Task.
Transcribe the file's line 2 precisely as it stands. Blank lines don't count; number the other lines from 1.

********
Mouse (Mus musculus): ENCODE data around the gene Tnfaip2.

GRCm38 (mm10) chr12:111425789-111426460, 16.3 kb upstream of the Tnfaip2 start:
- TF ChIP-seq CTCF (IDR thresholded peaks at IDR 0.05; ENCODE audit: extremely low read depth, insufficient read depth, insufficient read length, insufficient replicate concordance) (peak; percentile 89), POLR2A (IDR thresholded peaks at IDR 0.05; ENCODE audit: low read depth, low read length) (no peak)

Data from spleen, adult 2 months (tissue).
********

GRCm38 (mm10) chr12:111425789-111426460, 16.3 kb upstream of the Tnfaip2 start: